The survey was conducted using a Computer-Assisted Self-Interview method that enabled the questionnaire to be completed by students online using a non-replicable, unique and anonymous access ID. Students accessed the questionnaire using a link provided by the technicians in the schools’ computer rooms.

A total of 201 schools (187 public, 14 private) took part in the survey, and 859 classes were sampled, accounting for a student population of 18 042. A total of 17 610 online questionnaires were completed at school by the students who agreed to participate in the survey. Six questionnaires were rejected because they were answered by students not resident in Italy (step 1); 267 were rejected because they were incomplete (step 2); another 1504 were rejected because they were answered by students outside the age group considered in the survey (ie, under 14 or over 17 years old) (step 3) and 231 were rejected because they contained answers judged scarcely plausible (unreliable or irrelevant responses were identified by means of a Rasch analysis; step 4). Thus, a final number of 15 602 questionnaires (88.6% of the total) were considered eligible for this study.

Patient and public involvement

No patients were involved in this study.


The demographic variables considered were age bracket (14–15 years, 16–17 years) and sex.

The questionnaire examined respondents’ SES and social environment by means of questions on: highest education level attained by parents (both with a university degree, one with a university degree, at least one with a high-school diploma, both with an elementary or middle-school diploma); maternal employment (not working, working); paternal employment (not working, working); level of economic dissatisfaction (very satisfied/satisfied, neither satisfied nor dissatisfied, dissatisfied/very dissatisfied); amount of weekly pocket money (€0, €1–30, €31–100, €100 or more); parental death (both parents alive, at least one parent deceased).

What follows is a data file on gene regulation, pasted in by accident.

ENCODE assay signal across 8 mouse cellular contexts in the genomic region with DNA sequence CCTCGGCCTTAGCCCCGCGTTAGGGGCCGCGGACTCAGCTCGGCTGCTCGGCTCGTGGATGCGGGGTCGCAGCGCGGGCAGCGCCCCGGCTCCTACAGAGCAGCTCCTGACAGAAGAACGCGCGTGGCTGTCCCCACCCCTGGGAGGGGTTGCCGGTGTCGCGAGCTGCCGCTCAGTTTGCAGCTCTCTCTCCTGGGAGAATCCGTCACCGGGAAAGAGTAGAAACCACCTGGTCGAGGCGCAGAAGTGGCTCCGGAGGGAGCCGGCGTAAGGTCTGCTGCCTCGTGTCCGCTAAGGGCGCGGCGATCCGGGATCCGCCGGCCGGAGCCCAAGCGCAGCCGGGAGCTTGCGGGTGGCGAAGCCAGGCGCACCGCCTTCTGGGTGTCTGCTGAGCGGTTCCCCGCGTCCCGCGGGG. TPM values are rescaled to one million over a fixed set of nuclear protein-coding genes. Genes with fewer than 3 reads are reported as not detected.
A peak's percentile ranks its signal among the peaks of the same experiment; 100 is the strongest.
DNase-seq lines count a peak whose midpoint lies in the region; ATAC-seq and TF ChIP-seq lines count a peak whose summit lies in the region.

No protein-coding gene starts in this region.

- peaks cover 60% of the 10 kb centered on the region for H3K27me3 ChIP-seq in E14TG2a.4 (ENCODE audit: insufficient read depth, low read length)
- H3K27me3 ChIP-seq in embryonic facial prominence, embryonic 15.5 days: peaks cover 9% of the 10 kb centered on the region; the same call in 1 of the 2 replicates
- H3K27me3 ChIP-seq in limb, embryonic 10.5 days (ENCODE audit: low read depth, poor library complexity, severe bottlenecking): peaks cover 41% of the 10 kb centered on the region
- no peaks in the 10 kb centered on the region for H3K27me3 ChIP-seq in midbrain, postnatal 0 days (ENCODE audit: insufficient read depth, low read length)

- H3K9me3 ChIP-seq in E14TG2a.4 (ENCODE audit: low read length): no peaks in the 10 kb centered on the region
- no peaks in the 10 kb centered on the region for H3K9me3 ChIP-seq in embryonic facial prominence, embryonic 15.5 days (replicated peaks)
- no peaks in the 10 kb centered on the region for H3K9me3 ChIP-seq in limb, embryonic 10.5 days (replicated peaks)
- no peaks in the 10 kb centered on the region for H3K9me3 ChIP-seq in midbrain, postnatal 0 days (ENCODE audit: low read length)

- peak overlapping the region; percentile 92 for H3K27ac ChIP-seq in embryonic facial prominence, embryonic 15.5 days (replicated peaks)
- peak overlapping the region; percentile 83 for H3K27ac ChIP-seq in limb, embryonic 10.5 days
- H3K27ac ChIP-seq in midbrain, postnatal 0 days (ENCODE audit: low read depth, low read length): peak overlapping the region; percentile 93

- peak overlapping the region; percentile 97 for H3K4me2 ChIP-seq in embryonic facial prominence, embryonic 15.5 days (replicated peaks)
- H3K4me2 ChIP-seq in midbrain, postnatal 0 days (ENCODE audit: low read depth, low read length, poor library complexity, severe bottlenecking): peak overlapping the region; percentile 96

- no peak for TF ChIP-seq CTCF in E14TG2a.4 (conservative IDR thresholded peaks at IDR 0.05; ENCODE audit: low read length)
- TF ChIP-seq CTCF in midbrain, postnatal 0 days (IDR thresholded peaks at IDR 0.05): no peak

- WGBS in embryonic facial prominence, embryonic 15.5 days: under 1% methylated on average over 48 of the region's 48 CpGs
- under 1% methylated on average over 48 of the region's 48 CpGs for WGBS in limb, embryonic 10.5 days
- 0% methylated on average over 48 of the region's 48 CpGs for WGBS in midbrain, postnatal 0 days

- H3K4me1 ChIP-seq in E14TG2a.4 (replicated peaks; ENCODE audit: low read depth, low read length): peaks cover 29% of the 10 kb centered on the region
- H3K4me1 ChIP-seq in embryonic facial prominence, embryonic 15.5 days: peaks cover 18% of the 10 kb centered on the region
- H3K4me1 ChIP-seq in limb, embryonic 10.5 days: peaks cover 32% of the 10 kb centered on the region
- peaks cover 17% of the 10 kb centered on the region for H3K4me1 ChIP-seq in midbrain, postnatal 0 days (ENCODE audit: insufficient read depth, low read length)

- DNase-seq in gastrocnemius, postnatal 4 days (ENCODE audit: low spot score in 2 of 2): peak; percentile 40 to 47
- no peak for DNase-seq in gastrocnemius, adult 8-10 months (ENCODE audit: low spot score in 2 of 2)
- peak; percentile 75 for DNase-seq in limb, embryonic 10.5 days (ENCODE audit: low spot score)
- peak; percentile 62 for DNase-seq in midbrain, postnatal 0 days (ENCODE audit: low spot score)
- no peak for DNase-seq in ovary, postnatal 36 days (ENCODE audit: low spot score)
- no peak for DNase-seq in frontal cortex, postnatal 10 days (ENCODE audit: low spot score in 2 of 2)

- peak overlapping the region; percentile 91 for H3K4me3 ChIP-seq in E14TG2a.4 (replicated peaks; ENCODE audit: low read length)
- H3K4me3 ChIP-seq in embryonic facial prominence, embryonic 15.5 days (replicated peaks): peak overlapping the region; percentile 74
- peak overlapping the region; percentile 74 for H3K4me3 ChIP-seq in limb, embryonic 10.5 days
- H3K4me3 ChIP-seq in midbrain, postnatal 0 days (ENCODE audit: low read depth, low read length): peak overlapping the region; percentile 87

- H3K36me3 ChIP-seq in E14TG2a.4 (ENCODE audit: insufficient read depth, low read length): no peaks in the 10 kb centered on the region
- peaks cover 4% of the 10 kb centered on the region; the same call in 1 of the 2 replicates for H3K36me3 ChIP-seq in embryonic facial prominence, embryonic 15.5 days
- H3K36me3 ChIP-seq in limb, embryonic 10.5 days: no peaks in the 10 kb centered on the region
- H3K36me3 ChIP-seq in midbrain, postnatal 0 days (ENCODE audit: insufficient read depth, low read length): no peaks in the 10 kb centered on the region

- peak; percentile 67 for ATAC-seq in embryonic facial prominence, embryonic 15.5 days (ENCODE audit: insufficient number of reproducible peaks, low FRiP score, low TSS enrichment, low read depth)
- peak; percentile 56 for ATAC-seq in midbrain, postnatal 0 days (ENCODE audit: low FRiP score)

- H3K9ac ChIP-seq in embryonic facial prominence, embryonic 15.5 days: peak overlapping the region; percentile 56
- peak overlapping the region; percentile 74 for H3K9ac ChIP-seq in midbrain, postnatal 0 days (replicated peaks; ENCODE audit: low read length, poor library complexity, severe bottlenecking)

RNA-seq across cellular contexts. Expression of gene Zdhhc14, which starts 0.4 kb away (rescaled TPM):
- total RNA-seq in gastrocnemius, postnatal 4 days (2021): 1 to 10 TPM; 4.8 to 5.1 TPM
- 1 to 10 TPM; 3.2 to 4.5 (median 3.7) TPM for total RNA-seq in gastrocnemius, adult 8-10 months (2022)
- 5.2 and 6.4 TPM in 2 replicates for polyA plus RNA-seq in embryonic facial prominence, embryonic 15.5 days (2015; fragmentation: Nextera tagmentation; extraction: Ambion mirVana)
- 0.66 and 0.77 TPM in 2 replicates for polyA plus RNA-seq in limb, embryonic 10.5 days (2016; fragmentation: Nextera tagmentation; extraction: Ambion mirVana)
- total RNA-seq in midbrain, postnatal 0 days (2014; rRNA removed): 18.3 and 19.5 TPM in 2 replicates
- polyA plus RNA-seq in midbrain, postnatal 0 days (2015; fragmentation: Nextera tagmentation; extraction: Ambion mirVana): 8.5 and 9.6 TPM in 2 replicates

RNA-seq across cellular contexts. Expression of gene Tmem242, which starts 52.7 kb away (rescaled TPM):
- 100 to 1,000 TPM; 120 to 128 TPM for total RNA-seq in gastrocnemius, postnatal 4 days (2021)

We also categorised the geographical area (Central-Northern Italy/Southern Italy and Islands) and considered the type of high school attended (vocational technical/professional schools/scientific/artistic grammar schools).

The SOGS-RA scale19 20 was used to examine respondents’ gambling behaviour. This validated tool contains 12 items and generates scores that range from 0 to 12. It measures several aspects, such as loss of control over the game, action taken to recover monetary losses, interference with family, school and relational life, guilt feelings about money spent and consequences of gambling. To be defined as ‘gamblers’, respondents only had to report having been involved in a gambling activity at least once in the previous year. Then, the SOGS-RA scale identifies three types of ‘gambler’: non-problem (SOGS-RA score=0–1); at risk (SOGS-RA=2–3) and problem (SOGS-RA score higher than 4). Students who reported having no experience of gambling in the previous year were defined as ‘non-gamblers’. For the purpose of this study, the variable assessing gambling behaviour was divided into two categories: non-gamblers and non-problem gamblers versus at risk and problem gamblers.